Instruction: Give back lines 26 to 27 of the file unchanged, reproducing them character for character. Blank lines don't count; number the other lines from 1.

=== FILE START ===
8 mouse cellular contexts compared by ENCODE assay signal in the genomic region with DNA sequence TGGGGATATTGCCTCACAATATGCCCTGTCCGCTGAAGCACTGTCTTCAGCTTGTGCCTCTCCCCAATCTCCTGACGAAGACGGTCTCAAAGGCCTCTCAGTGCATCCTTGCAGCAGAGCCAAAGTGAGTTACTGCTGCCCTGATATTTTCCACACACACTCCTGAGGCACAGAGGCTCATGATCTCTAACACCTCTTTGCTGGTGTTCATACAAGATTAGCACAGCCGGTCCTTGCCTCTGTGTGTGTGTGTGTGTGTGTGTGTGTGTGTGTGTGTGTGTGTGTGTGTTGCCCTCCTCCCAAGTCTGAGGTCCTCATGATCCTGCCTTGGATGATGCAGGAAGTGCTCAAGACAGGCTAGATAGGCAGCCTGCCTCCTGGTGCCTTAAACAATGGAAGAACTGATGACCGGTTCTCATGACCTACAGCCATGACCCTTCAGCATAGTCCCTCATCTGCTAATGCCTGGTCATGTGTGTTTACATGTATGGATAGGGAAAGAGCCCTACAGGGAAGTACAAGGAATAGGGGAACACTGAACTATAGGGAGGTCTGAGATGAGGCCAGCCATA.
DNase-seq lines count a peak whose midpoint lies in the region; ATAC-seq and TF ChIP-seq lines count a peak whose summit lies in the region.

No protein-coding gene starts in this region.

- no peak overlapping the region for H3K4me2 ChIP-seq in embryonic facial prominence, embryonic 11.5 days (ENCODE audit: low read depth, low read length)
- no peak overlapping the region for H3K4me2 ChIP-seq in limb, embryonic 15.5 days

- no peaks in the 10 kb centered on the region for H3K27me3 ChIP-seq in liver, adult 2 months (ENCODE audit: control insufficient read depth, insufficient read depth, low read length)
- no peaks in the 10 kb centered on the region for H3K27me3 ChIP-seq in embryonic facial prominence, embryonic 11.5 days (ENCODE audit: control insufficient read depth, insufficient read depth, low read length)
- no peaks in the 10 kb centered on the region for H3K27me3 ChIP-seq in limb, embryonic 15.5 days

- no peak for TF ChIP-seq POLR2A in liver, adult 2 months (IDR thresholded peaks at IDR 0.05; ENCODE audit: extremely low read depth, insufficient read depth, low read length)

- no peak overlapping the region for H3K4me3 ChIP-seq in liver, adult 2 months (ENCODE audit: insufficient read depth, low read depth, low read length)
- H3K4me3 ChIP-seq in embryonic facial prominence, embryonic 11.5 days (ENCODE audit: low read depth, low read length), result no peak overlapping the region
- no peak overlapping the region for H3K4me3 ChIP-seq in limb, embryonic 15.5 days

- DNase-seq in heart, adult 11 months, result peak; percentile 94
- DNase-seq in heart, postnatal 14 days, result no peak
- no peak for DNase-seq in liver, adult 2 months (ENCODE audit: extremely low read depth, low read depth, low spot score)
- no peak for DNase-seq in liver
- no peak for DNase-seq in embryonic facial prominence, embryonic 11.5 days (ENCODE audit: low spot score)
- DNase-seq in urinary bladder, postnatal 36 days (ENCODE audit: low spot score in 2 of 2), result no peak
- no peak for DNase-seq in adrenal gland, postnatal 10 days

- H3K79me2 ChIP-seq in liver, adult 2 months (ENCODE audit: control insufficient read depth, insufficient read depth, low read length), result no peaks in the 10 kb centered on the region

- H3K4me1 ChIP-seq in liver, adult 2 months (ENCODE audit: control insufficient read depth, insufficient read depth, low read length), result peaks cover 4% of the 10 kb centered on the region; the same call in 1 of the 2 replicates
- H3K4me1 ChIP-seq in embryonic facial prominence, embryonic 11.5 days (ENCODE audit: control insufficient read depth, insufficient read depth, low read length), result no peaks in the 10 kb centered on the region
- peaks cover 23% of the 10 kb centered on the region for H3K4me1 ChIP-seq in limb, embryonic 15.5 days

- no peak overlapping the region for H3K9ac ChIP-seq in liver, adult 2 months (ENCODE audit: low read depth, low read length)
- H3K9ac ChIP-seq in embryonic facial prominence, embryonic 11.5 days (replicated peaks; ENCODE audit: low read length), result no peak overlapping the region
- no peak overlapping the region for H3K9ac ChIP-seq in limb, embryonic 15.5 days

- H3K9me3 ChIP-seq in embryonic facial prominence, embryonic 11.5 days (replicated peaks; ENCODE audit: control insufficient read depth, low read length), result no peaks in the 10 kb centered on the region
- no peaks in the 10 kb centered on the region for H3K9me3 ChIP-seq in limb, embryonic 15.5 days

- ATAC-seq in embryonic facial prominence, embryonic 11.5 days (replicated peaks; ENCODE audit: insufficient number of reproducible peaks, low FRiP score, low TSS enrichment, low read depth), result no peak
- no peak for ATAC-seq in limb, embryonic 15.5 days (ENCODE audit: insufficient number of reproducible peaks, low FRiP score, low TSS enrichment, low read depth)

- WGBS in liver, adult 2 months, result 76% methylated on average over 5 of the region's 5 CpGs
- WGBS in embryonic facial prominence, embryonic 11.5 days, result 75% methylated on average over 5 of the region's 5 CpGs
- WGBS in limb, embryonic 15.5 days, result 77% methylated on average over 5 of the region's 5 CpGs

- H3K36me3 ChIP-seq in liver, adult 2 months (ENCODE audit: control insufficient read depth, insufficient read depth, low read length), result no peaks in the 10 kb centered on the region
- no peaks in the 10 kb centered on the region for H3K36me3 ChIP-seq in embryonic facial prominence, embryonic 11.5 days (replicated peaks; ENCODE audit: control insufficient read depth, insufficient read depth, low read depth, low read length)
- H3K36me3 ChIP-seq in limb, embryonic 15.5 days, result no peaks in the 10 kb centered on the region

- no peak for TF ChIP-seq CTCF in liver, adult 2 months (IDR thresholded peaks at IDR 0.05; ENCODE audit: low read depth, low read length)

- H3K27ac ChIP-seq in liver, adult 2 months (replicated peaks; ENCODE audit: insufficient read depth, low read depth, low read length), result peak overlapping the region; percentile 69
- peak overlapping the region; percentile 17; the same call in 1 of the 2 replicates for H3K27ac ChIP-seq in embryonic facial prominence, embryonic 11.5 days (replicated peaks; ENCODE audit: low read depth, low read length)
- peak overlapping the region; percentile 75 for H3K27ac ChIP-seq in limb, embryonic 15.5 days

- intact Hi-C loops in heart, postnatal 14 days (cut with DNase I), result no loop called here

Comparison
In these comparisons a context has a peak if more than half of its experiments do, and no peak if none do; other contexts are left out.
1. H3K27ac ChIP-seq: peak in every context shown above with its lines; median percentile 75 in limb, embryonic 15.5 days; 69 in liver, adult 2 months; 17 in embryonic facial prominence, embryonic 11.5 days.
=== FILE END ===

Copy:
- no peak overlapping the region for H3K9ac ChIP-seq in limb, embryonic 15.5 days

- H3K9me3 ChIP-seq in embryonic facial prominence, embryonic 11.5 days (replicated peaks; ENCODE audit: control insufficient read depth, low read length), result no peaks in the 10 kb centered on the region